00794-15 McMillan v Dumfries and Galloway Standard

    • Date complaint received

      23rd March 2015

    • Outcome

      No breach - after investigation

    • Code provisions

      1 Accuracy, 5 Reporting suicide

Decision of the Complaints Committee 00794-15 McMillan v Dumfries and Galloway Standard

Summary of complaint

1. Elaine McMillan complained to the Independent Press Standards Organisation that Dumfries and Galloway Standard had breached Clause 1 (Accuracy) and Clause 5 (Intrusion into Grief or Shock) of the Editors’ Code of Practice in an article headlined “Dumfries woman is murdered in USA”, published on 31 October 2014.

2. The article reported that Angela Laskey (referred to as Angela McMillan in the article) – the complainant’s sister in law - had been murdered in Santa Barbara, California. A journalist from the newspaper had contacted the complainant by telephone the day before the article was published. The sub-headline of the article stated that “Family ‘numb with shock’”. The article went on to report that “Angela’s brother Paul and his wife Elaine…said the news of her death had left the family ‘numb with shock’. Elaine said: ‘…We are sitting by the phone waiting for news’”.

3. The complainant said that the telephone conversation began with the journalist addressing her by her first name, and offering her condolences; only then did the journalist introduce herself. She then told the journalist that Ms Laskey’s name had not been released publicly, and enquired as to how the journalist knew about her death. She told the journalist that the newspaper should not report on Ms Laskey’s death until her name had been officially released, at which point she would speak to the journalist.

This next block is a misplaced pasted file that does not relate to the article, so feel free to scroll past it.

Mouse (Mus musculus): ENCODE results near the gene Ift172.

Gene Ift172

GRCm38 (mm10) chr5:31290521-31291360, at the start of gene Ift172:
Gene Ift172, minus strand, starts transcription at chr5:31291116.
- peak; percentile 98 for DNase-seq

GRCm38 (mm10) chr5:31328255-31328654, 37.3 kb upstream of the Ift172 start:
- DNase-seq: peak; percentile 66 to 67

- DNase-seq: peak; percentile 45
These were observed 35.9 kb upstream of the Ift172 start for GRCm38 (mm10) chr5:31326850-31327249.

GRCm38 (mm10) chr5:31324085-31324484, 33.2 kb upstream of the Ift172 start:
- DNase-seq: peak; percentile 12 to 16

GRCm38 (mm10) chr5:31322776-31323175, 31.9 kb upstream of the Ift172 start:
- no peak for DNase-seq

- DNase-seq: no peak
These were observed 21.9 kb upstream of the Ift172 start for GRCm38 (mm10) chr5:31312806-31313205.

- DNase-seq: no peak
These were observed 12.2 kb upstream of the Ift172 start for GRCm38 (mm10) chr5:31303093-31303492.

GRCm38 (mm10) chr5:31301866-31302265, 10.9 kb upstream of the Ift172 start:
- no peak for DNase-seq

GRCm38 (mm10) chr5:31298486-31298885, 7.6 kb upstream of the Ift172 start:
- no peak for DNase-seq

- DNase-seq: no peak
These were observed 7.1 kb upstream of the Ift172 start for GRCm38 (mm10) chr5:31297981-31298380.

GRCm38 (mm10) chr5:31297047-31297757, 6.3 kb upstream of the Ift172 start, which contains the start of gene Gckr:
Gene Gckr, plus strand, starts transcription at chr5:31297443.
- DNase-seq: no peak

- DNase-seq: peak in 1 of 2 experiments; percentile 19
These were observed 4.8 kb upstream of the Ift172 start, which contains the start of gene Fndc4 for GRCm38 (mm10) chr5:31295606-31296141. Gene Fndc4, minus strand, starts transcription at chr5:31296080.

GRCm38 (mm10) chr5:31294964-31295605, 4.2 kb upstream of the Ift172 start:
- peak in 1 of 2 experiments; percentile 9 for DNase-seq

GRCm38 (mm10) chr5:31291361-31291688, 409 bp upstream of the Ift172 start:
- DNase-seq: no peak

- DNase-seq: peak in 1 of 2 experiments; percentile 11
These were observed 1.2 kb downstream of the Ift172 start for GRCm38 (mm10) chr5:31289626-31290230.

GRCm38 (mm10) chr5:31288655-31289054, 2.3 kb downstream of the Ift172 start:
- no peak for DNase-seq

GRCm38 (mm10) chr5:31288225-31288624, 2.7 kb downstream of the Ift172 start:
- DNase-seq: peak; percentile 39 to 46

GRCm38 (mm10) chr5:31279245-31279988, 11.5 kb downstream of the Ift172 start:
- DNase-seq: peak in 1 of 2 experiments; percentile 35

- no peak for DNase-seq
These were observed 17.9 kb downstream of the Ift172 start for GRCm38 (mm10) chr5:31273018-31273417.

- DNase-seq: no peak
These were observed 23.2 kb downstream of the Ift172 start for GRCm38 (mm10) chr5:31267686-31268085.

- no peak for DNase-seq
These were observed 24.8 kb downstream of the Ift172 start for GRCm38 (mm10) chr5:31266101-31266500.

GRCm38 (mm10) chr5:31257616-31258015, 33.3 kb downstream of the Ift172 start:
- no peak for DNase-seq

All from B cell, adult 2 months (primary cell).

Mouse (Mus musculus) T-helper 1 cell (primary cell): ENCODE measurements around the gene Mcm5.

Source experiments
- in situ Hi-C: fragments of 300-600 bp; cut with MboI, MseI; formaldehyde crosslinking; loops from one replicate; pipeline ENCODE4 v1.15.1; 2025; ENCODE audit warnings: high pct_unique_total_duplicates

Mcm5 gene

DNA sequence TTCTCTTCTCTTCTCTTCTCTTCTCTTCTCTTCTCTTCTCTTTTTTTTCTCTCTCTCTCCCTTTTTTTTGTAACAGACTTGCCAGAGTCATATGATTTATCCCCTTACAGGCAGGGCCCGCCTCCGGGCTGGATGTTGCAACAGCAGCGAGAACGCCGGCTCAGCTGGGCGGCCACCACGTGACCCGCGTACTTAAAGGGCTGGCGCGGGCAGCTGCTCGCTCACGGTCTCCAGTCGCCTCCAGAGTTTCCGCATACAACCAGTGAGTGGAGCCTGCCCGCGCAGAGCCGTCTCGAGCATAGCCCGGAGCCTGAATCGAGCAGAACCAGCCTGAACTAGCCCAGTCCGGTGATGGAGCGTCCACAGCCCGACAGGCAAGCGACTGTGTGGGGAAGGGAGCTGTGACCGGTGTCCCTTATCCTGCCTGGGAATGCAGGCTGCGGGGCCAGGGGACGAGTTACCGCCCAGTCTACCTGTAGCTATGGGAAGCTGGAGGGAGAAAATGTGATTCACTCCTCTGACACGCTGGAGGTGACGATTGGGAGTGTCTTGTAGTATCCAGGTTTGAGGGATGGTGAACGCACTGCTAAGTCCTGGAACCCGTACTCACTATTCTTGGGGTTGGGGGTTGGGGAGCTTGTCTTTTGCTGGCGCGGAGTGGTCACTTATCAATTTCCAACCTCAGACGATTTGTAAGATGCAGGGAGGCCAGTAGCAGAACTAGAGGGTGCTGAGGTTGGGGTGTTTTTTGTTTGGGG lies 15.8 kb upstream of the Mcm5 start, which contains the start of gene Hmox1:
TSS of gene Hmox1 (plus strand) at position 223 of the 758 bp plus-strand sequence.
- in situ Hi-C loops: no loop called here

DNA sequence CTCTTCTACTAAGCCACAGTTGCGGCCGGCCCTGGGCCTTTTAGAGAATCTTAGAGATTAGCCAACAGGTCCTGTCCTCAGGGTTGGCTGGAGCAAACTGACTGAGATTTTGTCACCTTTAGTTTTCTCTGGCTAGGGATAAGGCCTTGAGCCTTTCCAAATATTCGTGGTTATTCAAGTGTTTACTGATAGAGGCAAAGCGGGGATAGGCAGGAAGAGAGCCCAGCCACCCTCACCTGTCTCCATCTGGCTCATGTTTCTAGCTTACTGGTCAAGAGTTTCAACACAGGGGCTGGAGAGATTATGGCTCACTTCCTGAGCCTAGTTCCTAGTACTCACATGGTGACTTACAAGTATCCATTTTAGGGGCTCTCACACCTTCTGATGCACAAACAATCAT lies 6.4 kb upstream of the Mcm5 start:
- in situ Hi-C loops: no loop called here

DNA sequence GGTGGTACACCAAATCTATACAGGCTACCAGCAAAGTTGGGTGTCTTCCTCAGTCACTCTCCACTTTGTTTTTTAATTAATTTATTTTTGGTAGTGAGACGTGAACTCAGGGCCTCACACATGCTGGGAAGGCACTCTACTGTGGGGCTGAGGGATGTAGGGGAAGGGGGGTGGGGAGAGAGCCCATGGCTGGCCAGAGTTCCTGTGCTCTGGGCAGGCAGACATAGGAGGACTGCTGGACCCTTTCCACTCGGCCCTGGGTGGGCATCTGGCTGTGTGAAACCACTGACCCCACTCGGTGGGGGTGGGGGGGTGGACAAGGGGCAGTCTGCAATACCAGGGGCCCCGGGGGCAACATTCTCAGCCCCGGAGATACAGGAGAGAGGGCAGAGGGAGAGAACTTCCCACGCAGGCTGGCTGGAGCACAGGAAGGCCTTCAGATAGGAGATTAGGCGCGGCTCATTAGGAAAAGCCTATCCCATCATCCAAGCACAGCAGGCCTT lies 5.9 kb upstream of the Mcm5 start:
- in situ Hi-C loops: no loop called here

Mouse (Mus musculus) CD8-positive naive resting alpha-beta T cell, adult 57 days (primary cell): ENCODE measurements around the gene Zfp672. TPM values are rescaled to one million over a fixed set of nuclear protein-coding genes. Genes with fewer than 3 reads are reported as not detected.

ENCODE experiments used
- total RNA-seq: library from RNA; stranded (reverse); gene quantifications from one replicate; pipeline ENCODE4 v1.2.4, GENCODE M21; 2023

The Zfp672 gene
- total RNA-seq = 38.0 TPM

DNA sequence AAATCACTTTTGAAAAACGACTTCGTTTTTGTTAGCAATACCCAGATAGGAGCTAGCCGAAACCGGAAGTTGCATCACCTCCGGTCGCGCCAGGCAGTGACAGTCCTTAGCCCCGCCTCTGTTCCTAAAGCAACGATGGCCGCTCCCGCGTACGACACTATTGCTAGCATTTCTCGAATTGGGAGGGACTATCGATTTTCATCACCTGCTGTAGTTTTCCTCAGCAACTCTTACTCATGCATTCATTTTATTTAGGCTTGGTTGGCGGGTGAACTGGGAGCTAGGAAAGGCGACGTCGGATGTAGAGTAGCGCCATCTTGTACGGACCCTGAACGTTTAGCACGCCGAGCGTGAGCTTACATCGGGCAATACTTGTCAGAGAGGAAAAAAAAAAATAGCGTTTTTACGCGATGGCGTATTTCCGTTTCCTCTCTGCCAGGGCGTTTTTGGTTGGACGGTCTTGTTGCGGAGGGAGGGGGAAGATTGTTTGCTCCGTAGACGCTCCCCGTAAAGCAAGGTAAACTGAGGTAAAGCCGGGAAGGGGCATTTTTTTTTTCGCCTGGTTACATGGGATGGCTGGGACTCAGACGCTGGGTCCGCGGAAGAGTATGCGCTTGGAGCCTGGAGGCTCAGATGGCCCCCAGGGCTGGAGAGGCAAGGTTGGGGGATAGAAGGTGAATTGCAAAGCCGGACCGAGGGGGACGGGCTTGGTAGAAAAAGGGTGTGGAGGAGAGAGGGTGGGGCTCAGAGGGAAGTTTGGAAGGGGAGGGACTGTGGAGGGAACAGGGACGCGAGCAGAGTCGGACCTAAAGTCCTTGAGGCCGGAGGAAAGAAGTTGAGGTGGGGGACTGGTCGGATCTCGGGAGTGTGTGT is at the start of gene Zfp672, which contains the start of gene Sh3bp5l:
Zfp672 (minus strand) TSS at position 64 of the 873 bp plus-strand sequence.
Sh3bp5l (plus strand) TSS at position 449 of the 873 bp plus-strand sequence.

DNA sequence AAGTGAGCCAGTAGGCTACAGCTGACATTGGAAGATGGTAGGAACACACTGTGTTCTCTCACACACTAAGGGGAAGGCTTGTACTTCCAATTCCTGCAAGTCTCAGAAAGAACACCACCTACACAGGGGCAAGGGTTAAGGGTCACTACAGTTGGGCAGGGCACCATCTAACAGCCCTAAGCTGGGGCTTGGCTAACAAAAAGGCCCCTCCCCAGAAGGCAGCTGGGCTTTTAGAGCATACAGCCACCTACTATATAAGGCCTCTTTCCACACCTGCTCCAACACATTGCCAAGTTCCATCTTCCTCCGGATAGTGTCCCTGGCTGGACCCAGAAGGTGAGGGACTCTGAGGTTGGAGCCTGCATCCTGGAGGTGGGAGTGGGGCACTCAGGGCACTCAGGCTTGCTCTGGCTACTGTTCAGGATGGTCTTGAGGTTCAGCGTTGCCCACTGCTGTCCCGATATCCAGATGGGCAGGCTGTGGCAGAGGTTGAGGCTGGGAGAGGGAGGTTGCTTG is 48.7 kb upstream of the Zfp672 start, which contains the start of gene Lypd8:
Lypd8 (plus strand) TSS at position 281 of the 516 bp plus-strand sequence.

4. The complainant said that when the journalist had asked whether she and her husband were “numb with shock”, or if they “were sitting by the phone waiting for news”, she responded “yes”; the article’s presentation of these as direct quotations was therefore inaccurate. In circumstances where the name had not been released, and only family and close friends were aware of the death, she had not expected a call from a journalist, and it took her by surprise. Had she been aware of the journalist’s identity immediately, she said that she would not have said anything.